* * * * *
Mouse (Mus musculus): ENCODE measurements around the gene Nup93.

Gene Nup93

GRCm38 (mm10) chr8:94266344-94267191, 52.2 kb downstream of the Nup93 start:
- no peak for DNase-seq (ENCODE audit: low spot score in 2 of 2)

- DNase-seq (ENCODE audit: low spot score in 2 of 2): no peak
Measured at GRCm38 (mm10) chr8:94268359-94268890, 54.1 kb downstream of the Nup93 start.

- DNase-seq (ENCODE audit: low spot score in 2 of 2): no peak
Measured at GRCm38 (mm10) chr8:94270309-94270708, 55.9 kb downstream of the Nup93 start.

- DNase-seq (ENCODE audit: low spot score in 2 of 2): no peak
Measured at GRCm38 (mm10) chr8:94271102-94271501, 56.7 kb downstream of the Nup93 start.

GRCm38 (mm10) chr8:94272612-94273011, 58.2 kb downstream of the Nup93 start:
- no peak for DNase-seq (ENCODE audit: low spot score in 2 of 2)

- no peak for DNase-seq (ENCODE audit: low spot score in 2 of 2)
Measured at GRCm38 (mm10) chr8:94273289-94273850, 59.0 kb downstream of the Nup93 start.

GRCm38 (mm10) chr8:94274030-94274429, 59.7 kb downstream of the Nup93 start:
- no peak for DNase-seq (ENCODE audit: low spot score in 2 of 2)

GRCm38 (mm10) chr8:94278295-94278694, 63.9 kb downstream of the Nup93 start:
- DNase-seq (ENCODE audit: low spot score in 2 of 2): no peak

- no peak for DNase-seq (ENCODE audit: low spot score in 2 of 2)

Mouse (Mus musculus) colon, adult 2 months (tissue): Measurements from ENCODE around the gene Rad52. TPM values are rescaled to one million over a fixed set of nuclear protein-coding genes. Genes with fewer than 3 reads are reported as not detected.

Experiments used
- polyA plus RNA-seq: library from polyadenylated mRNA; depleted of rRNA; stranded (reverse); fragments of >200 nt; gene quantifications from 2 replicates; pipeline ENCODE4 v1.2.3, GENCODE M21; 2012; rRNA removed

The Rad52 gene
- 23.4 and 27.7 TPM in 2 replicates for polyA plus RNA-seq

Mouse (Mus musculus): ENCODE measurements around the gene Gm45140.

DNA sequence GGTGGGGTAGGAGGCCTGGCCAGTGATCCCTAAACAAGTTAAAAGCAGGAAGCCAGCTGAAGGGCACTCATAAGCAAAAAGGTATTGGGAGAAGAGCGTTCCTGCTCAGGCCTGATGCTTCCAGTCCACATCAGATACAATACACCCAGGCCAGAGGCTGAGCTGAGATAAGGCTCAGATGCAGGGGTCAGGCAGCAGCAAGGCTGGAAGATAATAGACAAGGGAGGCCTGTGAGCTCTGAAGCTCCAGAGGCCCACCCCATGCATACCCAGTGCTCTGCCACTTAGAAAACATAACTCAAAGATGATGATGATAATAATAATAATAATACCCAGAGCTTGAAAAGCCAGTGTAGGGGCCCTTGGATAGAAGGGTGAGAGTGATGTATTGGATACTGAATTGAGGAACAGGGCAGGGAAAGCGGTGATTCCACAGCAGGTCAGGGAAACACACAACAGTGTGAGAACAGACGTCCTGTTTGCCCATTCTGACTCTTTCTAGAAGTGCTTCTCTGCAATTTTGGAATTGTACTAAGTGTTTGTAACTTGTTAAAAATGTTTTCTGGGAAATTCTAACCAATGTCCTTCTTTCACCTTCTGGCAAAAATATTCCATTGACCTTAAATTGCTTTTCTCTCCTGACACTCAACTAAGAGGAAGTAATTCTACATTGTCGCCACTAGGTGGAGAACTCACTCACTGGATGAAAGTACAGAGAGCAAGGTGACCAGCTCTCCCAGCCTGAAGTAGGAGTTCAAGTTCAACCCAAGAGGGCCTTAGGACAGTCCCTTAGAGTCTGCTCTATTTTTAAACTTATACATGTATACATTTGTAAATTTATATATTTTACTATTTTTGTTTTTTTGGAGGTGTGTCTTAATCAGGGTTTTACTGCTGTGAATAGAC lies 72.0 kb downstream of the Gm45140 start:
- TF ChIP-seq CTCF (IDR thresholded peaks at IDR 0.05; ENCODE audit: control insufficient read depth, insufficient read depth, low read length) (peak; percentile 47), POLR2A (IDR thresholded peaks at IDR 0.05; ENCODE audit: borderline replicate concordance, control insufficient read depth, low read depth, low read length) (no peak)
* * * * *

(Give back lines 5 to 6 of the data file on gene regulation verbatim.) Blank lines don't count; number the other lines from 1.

- DNase-seq (ENCODE audit: low spot score in 2 of 2): no peak
Measured at GRCm38 (mm10) chr8:94268359-94268890, 54.1 kb downstream of the Nup93 start.